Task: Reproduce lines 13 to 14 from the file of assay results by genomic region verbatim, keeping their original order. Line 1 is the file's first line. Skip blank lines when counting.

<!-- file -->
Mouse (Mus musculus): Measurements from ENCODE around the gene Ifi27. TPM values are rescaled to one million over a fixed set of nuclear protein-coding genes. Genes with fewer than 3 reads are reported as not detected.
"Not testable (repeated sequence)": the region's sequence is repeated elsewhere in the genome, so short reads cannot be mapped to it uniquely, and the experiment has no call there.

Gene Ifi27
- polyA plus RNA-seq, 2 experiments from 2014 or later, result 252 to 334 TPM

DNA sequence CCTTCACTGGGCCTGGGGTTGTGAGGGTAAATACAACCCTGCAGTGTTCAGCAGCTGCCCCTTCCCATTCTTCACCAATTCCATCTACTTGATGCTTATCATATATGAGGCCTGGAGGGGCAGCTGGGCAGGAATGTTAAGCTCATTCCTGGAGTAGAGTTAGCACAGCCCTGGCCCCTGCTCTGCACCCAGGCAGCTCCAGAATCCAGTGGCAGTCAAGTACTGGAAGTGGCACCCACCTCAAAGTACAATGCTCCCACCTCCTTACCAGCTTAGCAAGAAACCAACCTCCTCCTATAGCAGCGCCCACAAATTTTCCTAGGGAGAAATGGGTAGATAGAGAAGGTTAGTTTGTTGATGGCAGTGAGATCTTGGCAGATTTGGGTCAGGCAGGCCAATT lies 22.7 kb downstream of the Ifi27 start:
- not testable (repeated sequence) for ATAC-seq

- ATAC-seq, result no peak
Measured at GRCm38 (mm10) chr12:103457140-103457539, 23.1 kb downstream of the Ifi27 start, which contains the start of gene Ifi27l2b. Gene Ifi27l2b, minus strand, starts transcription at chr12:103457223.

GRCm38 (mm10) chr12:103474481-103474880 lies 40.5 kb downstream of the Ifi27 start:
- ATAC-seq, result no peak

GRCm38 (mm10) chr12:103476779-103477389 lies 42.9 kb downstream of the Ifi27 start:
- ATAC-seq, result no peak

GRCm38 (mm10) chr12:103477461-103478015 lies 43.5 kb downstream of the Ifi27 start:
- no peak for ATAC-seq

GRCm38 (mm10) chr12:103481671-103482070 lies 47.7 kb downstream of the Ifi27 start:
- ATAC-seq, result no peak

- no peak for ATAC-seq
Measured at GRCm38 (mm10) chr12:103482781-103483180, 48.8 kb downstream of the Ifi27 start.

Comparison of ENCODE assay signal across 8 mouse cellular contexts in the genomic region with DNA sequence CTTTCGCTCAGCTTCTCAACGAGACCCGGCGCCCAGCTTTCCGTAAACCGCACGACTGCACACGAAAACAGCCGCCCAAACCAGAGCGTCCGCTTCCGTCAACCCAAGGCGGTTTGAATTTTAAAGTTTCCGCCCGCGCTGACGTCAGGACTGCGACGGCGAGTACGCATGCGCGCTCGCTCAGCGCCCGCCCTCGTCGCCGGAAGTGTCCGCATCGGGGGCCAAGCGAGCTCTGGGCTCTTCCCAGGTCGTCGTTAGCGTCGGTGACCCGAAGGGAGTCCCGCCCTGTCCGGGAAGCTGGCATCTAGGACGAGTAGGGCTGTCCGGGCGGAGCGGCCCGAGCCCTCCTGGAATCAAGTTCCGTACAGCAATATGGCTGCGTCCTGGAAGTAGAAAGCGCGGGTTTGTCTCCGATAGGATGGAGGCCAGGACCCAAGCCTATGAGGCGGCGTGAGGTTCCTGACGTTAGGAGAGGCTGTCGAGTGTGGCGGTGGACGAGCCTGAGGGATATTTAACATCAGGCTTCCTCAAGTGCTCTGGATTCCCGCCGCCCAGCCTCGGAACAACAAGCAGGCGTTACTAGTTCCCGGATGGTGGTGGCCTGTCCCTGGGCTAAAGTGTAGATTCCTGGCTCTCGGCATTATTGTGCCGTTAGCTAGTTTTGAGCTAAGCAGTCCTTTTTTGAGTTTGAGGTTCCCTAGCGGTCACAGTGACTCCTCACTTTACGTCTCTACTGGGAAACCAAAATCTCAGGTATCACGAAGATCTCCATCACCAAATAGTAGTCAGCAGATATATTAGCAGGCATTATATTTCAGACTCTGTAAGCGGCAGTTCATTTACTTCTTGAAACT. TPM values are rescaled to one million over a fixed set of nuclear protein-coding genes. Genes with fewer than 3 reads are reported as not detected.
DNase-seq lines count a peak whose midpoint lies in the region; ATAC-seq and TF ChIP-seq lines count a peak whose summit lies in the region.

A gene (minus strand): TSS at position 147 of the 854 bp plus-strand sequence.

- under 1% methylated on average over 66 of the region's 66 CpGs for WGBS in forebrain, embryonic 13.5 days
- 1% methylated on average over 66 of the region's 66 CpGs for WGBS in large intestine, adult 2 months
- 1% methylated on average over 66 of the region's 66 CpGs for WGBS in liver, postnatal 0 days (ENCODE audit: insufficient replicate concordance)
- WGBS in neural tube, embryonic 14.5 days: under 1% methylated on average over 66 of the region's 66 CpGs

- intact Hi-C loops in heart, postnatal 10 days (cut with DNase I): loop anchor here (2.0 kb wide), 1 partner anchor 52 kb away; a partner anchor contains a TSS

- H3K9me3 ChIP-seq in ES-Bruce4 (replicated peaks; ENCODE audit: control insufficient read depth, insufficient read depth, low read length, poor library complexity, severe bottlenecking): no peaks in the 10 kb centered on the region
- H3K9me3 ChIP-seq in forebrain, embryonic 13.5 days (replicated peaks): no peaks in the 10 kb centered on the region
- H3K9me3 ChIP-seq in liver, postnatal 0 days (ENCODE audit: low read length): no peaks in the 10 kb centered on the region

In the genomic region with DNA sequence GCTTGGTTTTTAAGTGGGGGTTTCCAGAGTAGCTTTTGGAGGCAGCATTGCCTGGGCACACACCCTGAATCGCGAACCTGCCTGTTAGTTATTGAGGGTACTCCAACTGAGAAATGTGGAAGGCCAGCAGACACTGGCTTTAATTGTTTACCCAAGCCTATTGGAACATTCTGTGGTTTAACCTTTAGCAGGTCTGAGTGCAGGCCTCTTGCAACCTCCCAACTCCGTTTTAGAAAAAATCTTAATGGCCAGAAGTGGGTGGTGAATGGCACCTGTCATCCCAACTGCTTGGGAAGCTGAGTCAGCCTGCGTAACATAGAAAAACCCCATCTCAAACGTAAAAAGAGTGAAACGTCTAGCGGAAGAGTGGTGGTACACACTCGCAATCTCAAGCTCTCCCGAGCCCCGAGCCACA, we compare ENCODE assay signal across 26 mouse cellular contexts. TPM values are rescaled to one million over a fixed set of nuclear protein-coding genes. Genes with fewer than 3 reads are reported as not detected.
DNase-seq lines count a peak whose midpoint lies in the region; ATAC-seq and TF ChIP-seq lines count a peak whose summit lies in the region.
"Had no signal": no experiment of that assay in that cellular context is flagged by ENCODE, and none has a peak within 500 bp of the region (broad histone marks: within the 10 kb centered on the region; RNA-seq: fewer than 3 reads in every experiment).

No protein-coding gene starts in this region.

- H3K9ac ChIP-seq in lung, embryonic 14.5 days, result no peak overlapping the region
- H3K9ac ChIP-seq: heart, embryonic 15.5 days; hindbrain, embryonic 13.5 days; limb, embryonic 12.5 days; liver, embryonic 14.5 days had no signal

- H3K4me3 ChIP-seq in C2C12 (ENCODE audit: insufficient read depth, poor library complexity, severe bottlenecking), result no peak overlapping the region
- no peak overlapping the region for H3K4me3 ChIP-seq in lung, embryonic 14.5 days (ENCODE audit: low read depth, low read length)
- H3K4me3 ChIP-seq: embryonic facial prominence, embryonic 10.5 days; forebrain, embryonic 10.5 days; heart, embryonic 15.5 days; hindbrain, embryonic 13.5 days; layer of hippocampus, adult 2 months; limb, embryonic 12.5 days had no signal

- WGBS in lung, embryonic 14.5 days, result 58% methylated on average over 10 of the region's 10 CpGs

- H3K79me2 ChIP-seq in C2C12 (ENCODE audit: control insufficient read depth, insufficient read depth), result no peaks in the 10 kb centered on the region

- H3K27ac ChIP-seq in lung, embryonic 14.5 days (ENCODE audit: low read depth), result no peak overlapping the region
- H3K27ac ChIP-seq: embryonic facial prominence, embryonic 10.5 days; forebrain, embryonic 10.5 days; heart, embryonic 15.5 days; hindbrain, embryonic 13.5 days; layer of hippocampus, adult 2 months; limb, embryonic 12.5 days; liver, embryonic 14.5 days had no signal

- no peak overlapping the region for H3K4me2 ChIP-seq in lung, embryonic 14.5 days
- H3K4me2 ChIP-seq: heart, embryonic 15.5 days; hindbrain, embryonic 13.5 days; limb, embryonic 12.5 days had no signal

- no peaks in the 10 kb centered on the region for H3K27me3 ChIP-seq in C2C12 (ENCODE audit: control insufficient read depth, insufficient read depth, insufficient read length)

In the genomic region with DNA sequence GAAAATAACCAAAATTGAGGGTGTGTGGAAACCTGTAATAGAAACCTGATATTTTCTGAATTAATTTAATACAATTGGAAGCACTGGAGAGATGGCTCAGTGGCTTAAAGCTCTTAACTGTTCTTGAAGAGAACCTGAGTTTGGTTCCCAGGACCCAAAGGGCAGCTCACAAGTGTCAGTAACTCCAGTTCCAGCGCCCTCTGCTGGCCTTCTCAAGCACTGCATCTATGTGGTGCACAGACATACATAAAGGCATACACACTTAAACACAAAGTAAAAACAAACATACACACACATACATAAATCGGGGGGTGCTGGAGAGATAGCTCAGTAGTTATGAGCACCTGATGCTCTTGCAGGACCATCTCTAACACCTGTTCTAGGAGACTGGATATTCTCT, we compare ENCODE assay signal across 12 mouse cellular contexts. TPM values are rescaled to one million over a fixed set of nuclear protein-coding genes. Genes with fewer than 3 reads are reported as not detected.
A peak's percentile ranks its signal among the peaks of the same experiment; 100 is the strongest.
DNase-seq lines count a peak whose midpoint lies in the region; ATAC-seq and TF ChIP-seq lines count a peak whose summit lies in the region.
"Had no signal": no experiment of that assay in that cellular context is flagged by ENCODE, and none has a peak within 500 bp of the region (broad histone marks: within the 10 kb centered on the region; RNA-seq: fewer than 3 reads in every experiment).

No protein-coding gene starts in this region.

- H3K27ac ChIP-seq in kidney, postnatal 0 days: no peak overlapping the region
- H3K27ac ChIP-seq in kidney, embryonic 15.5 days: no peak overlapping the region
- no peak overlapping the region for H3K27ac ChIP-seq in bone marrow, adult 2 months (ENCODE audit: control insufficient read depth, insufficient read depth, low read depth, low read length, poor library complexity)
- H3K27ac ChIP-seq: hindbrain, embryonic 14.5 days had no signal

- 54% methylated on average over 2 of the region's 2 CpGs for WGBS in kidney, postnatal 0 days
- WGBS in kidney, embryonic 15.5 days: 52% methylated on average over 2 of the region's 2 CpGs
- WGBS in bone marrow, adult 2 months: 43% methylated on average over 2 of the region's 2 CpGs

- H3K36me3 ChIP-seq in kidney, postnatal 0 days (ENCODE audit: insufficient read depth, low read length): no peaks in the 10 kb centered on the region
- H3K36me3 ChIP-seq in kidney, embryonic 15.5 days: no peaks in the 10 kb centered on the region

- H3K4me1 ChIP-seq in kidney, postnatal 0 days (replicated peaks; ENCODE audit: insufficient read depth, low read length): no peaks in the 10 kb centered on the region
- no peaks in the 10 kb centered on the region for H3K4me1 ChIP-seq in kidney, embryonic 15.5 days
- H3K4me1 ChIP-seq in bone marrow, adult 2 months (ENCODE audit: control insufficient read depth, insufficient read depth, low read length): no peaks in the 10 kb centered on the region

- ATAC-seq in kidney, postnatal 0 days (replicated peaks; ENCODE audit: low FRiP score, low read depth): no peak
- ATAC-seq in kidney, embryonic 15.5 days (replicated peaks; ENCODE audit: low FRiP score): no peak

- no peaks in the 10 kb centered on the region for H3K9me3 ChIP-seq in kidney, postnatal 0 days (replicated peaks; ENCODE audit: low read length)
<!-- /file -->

GRCm38 (mm10) chr12:103477461-103478015 lies 43.5 kb downstream of the Ifi27 start:
- no peak for ATAC-seq